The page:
subota, 6. listopada 2012.

Mark Beyer - A Disturbin Evening i drugi stripovi

Jedini razlog zbog kojeg smo još živi je to što su otrovi u nama razvili otpornost prema otrovima oko nas.

Cinična punk-depra: Beyer je utjecao na valjda 20 domaćih stripaša.

Mark Beyer (b. 1950) has been making comics since the early 1970s. He was a contributing artist to Arcade and RAW, among other seminal anthologies. His iconic, deeply felt drawings take readers deep into a visual world entirely of his own making.
His books include Amy and Jordan, Dead Stories and We're Depressed.

comic art by Mark Beyercomic art by Mark Beyer
Dead Stories (1982, color: 2000)
Mark Beyer taught himself to draw in the first 25 years of his life without the benefit of art school training. In 1975 he proved to the world that formal education was grossly overestimated by creating and publishing his first comic: 'Tony Target'. From that time on, a not-so-steady stream of works followed. In 1980 the mini-comic 'Death and Amy & Jordan at Beach Lake' won Beyer his first fans. Among these was Raw editor Art Spiegelman, who made sure that, in addition to his own works, Mark Beyer was the one artist featured in every issue of the legendary Raw comix magazine.
Amy & Jordan in 'The Glass Thief', by Mark Beyer
Amy & Jordan in 'The Glass Thief'
After Spiegelman's 'Maus' was completed, Raw came to a sudden stop. Mark Beyer had made a name for himself, but at the same time had difficulties keeping his audience. Currently, one is lucky to come across Mark Beyer's comix and art. One of the occasions for such a lucky encounter occurred at the 1993 Galerie Lambiek exposition of Beyer's art, for which the artist made special silk-screens, postcards and paintings on Plexiglas. Mark Beyer's animated art could be seen on MTV's series, Liquid Television. Mark Beyer is best known for his "art brut" comix style, which gives his work an unmistakable cult appeal.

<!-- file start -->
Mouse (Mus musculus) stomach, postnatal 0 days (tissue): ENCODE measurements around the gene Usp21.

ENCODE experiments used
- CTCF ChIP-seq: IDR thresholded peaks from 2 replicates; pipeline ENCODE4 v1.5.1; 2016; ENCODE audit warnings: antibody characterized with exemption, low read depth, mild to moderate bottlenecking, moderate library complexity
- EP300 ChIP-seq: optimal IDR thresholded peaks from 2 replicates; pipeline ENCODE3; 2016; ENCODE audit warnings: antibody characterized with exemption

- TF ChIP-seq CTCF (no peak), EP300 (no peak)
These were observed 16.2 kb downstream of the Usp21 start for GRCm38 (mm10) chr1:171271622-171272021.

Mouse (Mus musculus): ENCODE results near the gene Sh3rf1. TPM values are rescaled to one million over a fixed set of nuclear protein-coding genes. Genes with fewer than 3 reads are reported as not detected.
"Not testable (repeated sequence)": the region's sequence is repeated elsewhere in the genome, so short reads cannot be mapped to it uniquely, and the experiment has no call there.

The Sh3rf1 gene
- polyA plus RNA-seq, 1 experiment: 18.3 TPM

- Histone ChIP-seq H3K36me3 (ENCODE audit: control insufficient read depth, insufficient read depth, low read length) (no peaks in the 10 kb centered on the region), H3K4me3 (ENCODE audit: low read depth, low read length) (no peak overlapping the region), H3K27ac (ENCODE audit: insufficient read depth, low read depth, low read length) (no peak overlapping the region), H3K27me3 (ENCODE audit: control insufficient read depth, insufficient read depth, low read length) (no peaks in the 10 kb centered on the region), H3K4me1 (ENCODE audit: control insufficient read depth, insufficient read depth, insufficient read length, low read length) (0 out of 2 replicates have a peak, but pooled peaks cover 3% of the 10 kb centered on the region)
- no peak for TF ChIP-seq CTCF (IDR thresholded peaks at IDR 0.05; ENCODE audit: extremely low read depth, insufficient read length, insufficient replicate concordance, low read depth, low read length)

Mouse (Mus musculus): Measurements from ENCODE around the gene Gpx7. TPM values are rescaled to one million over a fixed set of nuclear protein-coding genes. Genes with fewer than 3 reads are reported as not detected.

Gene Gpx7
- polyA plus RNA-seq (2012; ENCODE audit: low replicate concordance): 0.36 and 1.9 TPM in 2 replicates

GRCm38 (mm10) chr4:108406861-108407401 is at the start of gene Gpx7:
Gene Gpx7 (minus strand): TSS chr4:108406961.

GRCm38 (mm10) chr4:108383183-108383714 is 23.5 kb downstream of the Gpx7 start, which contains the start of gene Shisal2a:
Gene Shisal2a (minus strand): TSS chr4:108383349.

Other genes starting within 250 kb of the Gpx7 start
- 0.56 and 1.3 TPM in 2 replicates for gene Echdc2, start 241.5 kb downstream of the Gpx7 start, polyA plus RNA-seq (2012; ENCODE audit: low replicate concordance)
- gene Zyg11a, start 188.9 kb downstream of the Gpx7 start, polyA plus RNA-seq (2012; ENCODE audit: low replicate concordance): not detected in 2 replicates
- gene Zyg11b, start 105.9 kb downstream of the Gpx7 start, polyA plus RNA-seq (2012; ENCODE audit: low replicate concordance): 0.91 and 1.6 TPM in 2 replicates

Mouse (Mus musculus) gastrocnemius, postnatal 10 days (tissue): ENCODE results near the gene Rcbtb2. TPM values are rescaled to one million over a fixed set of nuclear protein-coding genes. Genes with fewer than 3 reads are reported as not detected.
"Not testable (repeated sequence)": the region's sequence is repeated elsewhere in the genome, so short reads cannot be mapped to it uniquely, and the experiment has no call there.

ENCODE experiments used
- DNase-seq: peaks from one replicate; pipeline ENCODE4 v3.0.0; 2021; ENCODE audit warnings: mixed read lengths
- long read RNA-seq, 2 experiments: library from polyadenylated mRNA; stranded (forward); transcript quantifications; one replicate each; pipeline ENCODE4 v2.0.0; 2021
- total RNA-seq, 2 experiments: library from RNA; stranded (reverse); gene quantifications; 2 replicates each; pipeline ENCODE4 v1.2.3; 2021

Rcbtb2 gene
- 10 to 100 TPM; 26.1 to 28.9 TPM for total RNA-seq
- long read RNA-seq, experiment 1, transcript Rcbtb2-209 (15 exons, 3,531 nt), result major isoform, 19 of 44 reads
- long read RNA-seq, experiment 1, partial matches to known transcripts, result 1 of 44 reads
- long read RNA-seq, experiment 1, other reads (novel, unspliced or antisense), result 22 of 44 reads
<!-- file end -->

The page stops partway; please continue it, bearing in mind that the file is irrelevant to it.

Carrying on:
comic art by Mark Beyer
Amy + Jordan, 1993 (Maro Verlag)  -

THE OFF SWITCH – A New Serialized Comic by Mark Beyer

by Mark Beyer and Red Cell

Recently, Mark Beyer (Amy and Jordan, RAW Magazine, Liquid Television) revisited an idea he had developed and abandoned 16 years previously for a graphic, novel-length story called, THE OFF SWITCH. By 1995, Mark had been typed as a certain kind of cartoonist who created a very specific kind of work, and this radical departure from the style he was generally known for garnered some difficult responses when it first appeared in Swiss comic magazine, Strapazine. But, looking back at the idea, Mark found there was something about the story that haunted him and wanted to complete it.
THE OFF SWITCH is now a serialized comic on The End of Being! As Mark told TEoB: My idea was to create a kind of mysterious story set in a vaguely European setting. As influences I was thinking about the movies “Breathless”, and Orson Wells’ film “Mr. Arkadin”. Already, the atmosphere is tensing up and the shadows are creeping in. Please, enjoy reading, THE OFF SWITCH!

Mark Beyer: More Disturbing Evenings

Having been deliciously disturbed by his comics initially in the pages of Raw, I first met Mark Beyer in 1982 when he was invited to London for the comic art exhibition Graphic Rap at the Institute of Contemporary Arts. Luckily, I had the opportunity to interview him for the second issue of Escape Magazine, one of the very few interviews he has ever granted. I closely followed Beyer’s work from his self-published titles to his Amy and Jordan strips and graphic novels and his forays into painting, but eventually I lost touch with him, apart from a 2003 exhibition at the Berlin Comics Festival.